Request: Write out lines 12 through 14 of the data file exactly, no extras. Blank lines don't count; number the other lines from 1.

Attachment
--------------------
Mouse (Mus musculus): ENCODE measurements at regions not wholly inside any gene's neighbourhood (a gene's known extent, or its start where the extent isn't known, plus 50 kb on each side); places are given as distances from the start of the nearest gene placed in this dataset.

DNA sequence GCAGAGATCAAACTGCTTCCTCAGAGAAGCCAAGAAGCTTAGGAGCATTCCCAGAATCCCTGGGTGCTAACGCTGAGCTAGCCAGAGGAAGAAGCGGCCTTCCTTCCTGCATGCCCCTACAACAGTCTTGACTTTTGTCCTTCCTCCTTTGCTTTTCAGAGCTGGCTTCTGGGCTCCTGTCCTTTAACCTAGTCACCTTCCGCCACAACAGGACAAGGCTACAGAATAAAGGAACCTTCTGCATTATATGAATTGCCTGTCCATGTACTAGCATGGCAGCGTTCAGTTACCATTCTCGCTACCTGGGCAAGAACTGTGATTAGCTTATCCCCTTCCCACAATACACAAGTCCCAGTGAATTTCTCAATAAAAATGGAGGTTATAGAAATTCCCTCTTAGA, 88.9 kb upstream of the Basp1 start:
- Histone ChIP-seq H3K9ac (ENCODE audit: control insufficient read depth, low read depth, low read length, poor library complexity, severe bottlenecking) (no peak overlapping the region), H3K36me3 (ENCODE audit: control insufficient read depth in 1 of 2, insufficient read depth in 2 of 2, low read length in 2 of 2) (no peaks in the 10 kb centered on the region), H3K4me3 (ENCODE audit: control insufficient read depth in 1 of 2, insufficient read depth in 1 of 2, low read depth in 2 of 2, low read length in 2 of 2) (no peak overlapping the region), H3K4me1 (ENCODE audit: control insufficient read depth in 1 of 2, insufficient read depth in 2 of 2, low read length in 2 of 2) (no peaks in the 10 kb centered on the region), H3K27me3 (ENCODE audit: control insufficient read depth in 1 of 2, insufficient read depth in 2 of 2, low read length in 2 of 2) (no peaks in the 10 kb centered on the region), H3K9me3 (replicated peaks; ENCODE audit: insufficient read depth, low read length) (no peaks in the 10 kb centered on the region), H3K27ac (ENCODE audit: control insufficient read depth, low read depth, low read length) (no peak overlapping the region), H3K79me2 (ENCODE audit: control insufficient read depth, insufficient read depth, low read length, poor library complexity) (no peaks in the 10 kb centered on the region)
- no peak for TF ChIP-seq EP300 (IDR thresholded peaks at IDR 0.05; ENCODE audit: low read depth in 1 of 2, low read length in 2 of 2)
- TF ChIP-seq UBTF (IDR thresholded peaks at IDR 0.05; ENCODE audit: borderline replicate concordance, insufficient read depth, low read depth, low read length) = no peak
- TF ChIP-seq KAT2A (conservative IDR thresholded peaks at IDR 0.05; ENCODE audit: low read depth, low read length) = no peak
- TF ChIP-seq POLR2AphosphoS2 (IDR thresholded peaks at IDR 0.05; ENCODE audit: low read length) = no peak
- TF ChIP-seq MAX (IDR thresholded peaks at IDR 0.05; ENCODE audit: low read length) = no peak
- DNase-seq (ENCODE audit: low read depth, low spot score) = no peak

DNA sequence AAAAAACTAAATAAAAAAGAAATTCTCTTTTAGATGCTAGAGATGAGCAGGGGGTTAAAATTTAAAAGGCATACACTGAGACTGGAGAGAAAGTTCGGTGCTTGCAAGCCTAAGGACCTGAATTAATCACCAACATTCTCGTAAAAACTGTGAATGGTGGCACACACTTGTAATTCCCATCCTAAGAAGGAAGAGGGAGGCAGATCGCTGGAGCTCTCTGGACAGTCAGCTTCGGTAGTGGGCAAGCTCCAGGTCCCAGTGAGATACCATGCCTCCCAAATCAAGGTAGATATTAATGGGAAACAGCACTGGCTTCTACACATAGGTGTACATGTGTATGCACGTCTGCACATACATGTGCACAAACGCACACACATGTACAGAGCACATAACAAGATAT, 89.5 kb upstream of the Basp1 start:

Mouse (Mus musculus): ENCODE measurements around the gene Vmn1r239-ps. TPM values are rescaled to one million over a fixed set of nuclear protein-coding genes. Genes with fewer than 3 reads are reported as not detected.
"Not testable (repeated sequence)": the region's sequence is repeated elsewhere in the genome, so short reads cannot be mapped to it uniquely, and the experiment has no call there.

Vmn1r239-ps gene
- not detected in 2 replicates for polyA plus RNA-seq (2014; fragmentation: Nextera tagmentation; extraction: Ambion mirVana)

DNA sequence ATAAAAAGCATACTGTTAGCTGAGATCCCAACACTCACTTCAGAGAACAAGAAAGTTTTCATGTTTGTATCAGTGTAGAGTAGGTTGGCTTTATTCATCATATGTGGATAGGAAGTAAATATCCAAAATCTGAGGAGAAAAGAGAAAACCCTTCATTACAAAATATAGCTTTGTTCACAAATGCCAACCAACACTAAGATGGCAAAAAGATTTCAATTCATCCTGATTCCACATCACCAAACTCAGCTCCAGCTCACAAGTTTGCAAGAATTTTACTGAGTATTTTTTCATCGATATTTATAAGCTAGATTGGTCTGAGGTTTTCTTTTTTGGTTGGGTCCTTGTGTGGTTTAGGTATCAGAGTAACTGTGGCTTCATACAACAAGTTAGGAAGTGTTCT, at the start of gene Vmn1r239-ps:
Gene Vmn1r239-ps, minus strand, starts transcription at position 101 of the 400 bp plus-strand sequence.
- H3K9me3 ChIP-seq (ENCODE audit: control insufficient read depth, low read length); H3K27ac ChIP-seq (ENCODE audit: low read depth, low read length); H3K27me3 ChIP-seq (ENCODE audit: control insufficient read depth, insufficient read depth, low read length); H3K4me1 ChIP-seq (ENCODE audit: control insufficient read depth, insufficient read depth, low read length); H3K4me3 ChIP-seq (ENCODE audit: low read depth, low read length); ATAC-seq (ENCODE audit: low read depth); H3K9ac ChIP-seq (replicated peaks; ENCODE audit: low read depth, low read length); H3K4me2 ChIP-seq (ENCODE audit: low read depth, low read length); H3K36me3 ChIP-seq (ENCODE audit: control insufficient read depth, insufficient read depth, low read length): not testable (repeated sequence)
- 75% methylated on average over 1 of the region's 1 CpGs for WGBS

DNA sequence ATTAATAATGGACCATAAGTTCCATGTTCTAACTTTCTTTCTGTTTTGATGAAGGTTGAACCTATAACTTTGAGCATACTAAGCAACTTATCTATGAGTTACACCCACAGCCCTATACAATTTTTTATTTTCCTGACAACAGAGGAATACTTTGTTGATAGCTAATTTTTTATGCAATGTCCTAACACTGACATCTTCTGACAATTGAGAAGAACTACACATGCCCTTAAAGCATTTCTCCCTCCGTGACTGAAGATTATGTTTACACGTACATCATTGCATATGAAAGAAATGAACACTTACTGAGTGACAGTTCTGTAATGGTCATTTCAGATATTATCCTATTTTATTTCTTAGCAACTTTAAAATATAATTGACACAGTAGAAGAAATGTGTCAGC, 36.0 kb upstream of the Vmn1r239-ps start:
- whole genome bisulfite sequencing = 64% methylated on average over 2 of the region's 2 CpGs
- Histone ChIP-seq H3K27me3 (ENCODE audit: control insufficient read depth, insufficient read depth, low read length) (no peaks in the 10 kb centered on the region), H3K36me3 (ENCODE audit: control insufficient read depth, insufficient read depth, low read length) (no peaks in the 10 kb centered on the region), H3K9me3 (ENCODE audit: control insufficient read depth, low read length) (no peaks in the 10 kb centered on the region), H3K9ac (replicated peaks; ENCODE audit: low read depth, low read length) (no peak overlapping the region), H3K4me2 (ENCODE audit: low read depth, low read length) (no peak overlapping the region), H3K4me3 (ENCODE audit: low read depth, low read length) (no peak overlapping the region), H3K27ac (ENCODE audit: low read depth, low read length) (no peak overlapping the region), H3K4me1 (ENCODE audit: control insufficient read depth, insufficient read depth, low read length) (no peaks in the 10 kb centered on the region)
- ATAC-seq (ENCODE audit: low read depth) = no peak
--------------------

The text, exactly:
"Not testable (repeated sequence)": the region's sequence is repeated elsewhere in the genome, so short reads cannot be mapped to it uniquely, and the experiment has no call there.

Vmn1r239-ps gene
- not detected in 2 replicates for polyA plus RNA-seq (2014; fragmentation: Nextera tagmentation; extraction: Ambion mirVana)